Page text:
‘Creating wealth is an illusion’: Idaho State University anthropology Professor Paul Trawick publishes paper in journal Current Anthropology
June 19, 2015
Creating wealth is an illusion; and economic activity is subject to the laws of thermodynamics: these are key points of an article written by Idaho State University anthropologist Paul Trawick and published this spring in Current Anthropology, a leading peer-review journal in the discipline.
“I am pleased that this article appeared in one of the top-ranked scientific journals, “ Trawick said.
In “Revisiting the Image of Limited Good: On Sustainability, Thermodynamics and the Illusion of Creating Wealth,” he and co-author Alf Hornborg of Lund University in Sweden argue that two opposed worldviews are now vying for dominance here in the West. One recognizes that the global economy is a closed system relying on scarce non-renewable resources, in which wealth cannot be created by people but merely transformed from one state into another. The other model depicts the economy as an open system characterized by limitless material resources, in which endless growth can occur because people “create wealth.”
Trawick argues that the political discourse in this country, and in the West generally, fails to acknowledge that only one of these two models is credible.
“All of the material goods produced by people use up our planet’s resources,” he said, “many of which are finite and non-renewable. There is a fundamental paradox here, which certain economists pointed out long ago. In a closed system, the production of wealth is an inherently destructive process, not a creative one, which gradually runs the earth down, in that sense impoverishing it. In thermodynamic terms, all economic processes result in a net increase in entropy or randomness in the system, manifested as increasing disorder, heat and waste.”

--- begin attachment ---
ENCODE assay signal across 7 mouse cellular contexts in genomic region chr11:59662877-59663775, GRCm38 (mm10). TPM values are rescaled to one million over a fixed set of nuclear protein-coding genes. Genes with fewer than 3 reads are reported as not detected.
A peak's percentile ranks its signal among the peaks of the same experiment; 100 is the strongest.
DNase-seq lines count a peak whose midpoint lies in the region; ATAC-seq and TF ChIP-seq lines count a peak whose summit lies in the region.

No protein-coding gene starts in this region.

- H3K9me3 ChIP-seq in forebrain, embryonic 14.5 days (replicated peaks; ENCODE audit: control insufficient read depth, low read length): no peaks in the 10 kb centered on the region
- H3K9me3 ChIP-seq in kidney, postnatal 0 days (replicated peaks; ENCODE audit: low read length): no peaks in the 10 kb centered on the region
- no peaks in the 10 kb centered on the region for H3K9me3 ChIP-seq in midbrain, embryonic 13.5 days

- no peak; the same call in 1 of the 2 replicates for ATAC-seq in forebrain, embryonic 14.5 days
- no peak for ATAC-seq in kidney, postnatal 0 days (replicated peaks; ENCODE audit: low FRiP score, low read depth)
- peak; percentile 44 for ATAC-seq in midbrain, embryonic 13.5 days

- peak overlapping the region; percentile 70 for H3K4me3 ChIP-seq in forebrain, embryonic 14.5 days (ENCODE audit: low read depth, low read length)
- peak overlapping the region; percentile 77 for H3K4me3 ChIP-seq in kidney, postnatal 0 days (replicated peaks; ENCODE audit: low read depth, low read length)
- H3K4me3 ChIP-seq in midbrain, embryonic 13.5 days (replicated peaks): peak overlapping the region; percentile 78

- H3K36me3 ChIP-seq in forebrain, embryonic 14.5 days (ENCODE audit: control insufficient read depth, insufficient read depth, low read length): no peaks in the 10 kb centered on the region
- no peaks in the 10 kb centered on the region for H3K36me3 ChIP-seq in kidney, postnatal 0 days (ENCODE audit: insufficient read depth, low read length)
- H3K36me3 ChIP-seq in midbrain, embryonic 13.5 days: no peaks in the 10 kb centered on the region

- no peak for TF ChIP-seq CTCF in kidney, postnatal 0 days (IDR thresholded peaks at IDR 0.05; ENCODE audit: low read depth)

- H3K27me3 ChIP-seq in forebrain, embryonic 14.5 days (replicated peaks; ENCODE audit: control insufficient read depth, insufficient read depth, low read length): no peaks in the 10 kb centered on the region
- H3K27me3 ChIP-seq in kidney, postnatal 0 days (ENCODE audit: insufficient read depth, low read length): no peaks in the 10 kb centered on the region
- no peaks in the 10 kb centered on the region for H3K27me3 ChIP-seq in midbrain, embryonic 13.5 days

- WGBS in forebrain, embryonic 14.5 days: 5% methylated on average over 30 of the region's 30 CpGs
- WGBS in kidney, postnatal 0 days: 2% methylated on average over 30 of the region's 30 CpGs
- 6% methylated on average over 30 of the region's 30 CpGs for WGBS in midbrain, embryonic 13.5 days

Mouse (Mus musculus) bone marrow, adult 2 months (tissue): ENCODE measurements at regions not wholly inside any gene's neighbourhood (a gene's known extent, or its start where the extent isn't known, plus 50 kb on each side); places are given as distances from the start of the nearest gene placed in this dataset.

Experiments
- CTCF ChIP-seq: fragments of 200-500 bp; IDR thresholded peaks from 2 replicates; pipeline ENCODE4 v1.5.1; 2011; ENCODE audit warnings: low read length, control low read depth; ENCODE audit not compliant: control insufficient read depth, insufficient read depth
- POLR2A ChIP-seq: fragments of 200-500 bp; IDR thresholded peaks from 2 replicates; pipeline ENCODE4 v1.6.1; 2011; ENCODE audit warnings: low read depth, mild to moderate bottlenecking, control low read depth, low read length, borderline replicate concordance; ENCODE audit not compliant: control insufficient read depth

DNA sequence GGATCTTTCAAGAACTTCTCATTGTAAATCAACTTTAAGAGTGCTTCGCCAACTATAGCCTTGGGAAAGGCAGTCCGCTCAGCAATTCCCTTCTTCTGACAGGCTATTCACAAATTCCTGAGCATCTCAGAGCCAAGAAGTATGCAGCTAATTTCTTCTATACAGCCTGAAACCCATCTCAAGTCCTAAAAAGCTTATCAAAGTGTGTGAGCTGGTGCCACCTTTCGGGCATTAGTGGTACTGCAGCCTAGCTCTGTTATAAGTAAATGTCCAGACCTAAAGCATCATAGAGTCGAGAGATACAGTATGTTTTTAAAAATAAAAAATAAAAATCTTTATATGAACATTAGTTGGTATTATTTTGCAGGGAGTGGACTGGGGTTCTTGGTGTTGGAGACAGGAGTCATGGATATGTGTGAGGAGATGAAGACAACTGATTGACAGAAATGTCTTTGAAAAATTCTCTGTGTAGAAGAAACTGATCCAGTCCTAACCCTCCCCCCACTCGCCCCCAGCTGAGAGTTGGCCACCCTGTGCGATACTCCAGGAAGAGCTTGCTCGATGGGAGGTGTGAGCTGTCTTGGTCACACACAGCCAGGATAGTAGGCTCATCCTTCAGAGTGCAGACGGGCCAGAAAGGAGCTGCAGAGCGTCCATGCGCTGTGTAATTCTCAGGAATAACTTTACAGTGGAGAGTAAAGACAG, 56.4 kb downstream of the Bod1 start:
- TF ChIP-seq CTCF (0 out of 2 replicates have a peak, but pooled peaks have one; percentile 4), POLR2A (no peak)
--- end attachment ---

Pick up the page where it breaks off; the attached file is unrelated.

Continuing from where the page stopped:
The closed-system model, according to Trawick, forces us to recognize that climate change is inevitable in a system based largely on fossil-fuel consumption, rather than to deny that such change is taking place.
“Climate change is part of a long-term environmental decline that is irreversible,” he said, “but which we are relentlessly speeding up through our addiction to fossil fuels. People who deny this subscribe to an open-system worldview that is based on illusion, on a form of magical thought.”
Although his paper is controversial, Trawick said he is not interested in increasing the polarization between groups with different political beliefs, but rather in uniting people under a shared worldview.
“Many wealthy and knowledgeable people share the closed-system worldview I am talking about,” Trawick said. “I am most interested in promoting sustainability, generosity and self-restraint, and especially in encouraging philanthropy, the voluntary redistribution of wealth. The closed-system, limited-good worldview that I explore in the article strongly endorses that philosophy.
“I think this is why people,” he continued, “like Bill Gates, Warren Buffet and George Soros are trying to give away most of what they have accumulated before they die: they share a sense of moral obligation that comes with a clear understanding of the physical world and how it works.”